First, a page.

48% increase in number of South Africans enquiring about second citizenship

Pedro Gonçalves
clock
48% increase in number of South Africans enquiring about second citizenship

Global citizenship company Henley & Partners's South Africa office has seen a 48% surge in the number of nationals making enquiries about Citizenship-by-Investment programmes around the globe.

The increased volatility driven by covid-19 is pushing investment migration into overdrive, according to Henley & Partners.

"The tumultuous events of 2020, including the unplanned pause during the great lockdown, have resulted in people from all walks of life re-evaluating their circumstances and reconsidering how they wish to conduct their lives and — for those fortunate enough — choosing where they want to live by opting for investment migration," said managing partner and Head of South, East and Central Africa, Amanda Smit told local news outlet BusinessTech.

The relentless volatility in terms of both wealth and lifestyle has resulted in a significant shift in how alternative residence and citizenship are perceived by high-net-worth investors around the world"

"Many are taking stock and ensuring they are better prepared for the next pandemic or major global disruption. The relentless volatility in terms of both wealth and lifestyle has resulted in a significant shift in how alternative residence and citizenship are perceived by high-net-worth investors around the world."

In terms of quarterly growth in the numbers of enquiries between Q1 and Q2 2020, the sharpest rise was seen in Nigeria. Henley & Partners recorded an 185% increase in enquiries from Nigerian citizens between the first two quarters, and increases of 48%, 46%, and 40% from South African, Pakistani, and Bangladeshi nationals, respectively.

South Africa was also seeing a sharp rise in the number of people choosing to emigrate financially in order to cease their tax residency with the country and avoid the expat tax.

South Africans living abroad now have to pay tax on anything above their first R1.25m made outside the country. The rest of their earnings - including all fringe benefits, like housing, education and flight allowances - will now be taxed according to the normal tax tables for the year, which can go up to 45% in some cases.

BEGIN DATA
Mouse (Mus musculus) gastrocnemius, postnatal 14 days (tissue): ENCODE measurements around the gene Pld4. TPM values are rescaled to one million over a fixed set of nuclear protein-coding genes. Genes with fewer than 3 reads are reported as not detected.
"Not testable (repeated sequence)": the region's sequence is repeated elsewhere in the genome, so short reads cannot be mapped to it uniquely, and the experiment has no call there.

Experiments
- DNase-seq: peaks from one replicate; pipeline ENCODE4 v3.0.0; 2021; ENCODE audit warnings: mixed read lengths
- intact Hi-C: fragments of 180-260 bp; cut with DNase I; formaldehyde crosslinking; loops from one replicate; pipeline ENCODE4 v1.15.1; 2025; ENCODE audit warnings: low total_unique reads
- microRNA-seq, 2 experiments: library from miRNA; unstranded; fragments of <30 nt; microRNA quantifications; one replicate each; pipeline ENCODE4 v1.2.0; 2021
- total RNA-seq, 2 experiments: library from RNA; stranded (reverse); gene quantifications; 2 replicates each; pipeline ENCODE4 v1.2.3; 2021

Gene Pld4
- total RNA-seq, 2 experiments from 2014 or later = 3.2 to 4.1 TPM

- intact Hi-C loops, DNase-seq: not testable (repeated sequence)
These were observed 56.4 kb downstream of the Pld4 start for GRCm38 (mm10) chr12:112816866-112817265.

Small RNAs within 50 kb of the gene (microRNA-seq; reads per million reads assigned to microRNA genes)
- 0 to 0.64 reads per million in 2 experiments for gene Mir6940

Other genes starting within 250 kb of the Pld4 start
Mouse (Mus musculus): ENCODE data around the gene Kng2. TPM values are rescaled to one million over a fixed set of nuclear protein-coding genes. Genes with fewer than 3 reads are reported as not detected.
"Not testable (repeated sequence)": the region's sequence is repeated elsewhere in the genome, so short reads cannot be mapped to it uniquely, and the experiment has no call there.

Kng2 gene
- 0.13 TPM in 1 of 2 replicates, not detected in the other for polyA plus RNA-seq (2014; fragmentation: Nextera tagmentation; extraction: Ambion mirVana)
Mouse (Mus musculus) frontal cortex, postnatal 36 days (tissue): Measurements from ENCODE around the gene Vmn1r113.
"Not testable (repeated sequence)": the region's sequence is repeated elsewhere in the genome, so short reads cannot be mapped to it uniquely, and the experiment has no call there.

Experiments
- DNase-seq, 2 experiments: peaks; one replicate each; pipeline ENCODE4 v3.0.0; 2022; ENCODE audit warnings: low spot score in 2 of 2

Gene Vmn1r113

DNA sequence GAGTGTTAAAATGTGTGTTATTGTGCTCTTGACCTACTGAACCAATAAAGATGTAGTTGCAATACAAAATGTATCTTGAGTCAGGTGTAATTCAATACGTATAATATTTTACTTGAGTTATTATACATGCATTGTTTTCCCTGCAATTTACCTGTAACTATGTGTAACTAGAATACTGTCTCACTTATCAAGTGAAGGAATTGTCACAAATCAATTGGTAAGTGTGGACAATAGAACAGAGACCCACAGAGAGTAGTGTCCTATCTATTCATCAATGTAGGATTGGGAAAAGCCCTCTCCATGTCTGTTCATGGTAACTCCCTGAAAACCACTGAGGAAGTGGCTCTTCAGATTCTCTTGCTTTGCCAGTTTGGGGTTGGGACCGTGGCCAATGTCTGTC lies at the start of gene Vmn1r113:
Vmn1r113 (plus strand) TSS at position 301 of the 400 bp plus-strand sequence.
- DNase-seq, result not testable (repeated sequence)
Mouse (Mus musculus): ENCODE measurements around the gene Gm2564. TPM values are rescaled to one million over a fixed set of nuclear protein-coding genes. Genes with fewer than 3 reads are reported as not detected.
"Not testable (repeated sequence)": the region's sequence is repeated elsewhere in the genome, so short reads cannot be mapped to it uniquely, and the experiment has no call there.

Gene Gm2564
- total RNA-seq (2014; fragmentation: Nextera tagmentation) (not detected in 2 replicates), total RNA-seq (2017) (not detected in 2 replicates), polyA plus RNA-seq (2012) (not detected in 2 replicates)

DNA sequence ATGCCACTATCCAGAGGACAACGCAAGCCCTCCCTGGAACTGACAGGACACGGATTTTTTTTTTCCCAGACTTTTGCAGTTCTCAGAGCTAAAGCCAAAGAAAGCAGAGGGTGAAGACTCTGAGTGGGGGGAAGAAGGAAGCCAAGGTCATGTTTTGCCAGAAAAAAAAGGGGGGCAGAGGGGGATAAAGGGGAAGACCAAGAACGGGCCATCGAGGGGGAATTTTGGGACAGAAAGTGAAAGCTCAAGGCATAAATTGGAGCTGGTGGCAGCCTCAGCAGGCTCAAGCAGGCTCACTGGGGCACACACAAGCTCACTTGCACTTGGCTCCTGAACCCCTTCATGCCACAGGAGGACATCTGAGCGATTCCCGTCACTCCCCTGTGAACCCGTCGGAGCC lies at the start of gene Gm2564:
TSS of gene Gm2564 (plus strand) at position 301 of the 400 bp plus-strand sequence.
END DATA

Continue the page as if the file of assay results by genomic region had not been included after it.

However, expats who follow shady advice to deregister as taxpayers with Sars will suffer in the long run," Jonty Leon, Legal Manager (Expatriate Tax) at Tax Consulting SA warns.

In terms of the total number of enquiries made in the first six months of 2020, Indian nationals outstripped all other nationalities by a long stretch. Henley & Partners received 96.5% more enquiries from Indian nationals than Nigerian nationals, who were placed second, followed by Pakistan and, startlingly, the US.

"The tumultuous events of 2020, including the unplanned pause during the Great Lockdown, have resulted in people from all walks of life re-evaluating their circumstances and reconsidering how they wish to conduct their lives and — for those fortunate enough — choosing where they want to live by opting for investment migration," said Henley & Partners CEO Dr. Juerg Steffen.

"Many are taking stock and ensuring they are better prepared for the next pandemic or major global disruption. The relentless volatility in terms of both wealth and lifestyle has resulted in a significant shift in how alternative residence and citizenship are perceived by high-net-worth investors around the world," he added.

 

Subscribe to International Investment's free, twice-daily, newsletter